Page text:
IWD – International Women’s Day

According to UN definition ..

International Women’s Day (8 March) is an occasion marked by women’s groups around the world. This date is also commemorated at the United Nations and is designated in many countries as a national holiday. When women on all continents, often divided by national boundaries and by ethnic, linguistic, cultural, economic and political differences, come together to celebrate their Day, they can look back to a tradition that represents at least nine decades of struggle for equality, justice, peace and development. … (link)

So I will post on a film about an astonishing girl, who is the world champion in karate. Shadya is a film about a palestinian girl, who against the odds of an environment, which limits here possibilities in many ways tries to keep up and hold on to her passion and talent.

Like many 17-year-old girls, Shadya Zoabi enjoys listening to music and hanging out with her friends. But unlike most other girls, Shadya is also a world champion in karate, a feminist in a male-dominated culture and a Muslim Arab living in Israel. SHADYA tells her story over the course of two years, as she journeys from teenage girl to woman, from daughter to wife and from one family to another.
link
Shadya is lucky to have grown up with a father who wanted his daughter to be free to practice karate and develop her talent in the sport to the fullest. But in spite of her father’s support, the social pressure from her brothers and the surrounding community is difficult to overcome. In her brothers’ view, a Muslim woman has a specific path in life and is forbidden to stray from this destiny. At the same time, Shadya is grappling with the challenges that Muslims face as citizens of Israel. Her internal conflicts intensify when she meets the Palestinian team at an athletic competition, and when she prepares for marriage at the height of her career.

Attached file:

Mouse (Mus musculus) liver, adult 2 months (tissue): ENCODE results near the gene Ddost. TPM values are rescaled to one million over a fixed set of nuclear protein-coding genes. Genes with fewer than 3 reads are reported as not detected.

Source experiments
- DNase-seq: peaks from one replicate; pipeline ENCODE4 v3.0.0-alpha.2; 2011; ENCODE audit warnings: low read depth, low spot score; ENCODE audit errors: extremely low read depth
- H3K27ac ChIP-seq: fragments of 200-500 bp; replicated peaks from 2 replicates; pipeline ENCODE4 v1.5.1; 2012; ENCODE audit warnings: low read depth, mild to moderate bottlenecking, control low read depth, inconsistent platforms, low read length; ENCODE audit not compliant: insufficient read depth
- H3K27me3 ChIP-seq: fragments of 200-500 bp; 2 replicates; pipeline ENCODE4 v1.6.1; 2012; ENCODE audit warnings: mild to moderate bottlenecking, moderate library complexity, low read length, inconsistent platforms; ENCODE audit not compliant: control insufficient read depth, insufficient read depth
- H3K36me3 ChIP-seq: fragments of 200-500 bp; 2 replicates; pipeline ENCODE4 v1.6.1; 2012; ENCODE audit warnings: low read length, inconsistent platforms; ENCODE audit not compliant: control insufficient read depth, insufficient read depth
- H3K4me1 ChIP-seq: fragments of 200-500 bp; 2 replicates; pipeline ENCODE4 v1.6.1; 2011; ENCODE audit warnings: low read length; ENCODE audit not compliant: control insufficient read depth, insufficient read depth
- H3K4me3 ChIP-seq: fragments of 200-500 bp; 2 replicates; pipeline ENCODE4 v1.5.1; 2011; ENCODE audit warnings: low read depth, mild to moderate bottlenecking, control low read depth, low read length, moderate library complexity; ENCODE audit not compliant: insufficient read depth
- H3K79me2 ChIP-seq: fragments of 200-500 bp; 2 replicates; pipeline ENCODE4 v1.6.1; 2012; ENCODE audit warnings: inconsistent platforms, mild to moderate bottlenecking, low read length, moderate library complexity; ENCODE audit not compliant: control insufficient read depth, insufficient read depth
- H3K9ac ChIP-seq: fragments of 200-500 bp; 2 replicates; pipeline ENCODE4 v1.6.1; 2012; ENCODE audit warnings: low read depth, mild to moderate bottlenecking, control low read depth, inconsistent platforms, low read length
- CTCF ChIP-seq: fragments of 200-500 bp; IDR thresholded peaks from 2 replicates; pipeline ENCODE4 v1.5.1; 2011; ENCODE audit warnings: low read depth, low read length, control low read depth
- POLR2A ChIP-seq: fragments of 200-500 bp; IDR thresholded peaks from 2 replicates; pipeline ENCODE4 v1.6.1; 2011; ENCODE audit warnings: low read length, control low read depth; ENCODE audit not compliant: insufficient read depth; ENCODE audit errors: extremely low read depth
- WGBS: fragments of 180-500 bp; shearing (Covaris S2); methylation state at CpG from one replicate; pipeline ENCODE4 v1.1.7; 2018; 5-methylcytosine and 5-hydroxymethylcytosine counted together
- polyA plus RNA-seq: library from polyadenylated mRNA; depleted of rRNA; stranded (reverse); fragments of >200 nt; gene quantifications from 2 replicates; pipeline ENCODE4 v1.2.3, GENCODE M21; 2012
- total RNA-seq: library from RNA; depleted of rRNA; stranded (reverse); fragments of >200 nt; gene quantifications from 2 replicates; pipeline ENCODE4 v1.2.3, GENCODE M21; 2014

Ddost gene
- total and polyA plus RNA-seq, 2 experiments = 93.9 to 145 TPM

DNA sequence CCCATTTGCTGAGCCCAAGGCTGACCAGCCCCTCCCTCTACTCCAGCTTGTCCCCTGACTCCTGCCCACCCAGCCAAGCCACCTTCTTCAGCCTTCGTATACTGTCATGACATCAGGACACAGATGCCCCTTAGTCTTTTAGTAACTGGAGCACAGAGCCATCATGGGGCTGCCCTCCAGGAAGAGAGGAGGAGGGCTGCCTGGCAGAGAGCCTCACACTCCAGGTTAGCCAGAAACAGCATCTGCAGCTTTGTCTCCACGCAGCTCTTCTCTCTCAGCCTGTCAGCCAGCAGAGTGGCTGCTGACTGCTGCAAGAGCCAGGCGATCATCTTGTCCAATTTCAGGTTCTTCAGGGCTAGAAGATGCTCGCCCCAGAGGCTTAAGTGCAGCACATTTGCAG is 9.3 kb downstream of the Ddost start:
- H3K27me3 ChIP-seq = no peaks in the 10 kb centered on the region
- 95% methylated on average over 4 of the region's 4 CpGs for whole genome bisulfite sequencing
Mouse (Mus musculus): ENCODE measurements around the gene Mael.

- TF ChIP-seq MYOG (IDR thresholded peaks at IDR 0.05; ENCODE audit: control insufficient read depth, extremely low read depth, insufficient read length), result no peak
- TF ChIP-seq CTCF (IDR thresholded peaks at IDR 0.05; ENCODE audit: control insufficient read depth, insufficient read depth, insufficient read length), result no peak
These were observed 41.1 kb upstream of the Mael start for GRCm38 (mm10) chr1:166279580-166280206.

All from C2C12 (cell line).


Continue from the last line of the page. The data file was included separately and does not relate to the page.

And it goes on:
At the start of the film, Shadya, the 2003 World Shotokan Karate Champion, is full of optimism and self-confidence. “I’m different,” she says, “This is the way I am.” But will she succeed in balancing her aspirations after her marriage? Will she stay true to her promises to never give in and continue competing in karate? Depicting a universal conflict between tradition and modernity, SHADYA is the coming-of-age story of a young Muslim woman who desires to succeed on her own terms while staying committed to life within her community. … (read on)

I am looking for this film, but so far have only heard and read about it .. thus I let the critics speak here ….

Shadya is an intriguing yet undeniably frustrating documentary revolving around Shadya Zoabi, a fiercely independent teenager whose passion for karate has been primarily met with intolerance (particularly among her bigoted, sexist brothers). Complicating matters is her status as a Muslim living in Israel, a dichotomy that seems to manifest itself in controversial ways (ie after winning a pivotal bout, she draps herself in the Palestinian flag – much to the horror of her teammates). Filmmaker Roy Westler, having followed Shadya’s exploits for over two years, does a nice job of portraying both her youthful enthusiasm and the pragmatism that starts to emerge as she gets older. Though Shadya initially insists that she’ll never give in to the rigid demands of her society, we watch as she’s left with no choice but to marry the man to whom she’s been betrothed – forced to become precisely the sort of placid housewife she’s spent her youth decrying (think The Stepford Wives, except without the robots). On that level, as an eye-opening look at an astoundingly backwards culture, Shadya undoubtedly succeeds – though one can’t help but wish things had turned out differently for Shadya (the film’s final shot, whether it was intended to be or not, is heartbreaking). (link)

more about muslim feminism
and another source on the subject might also be progressive muslima

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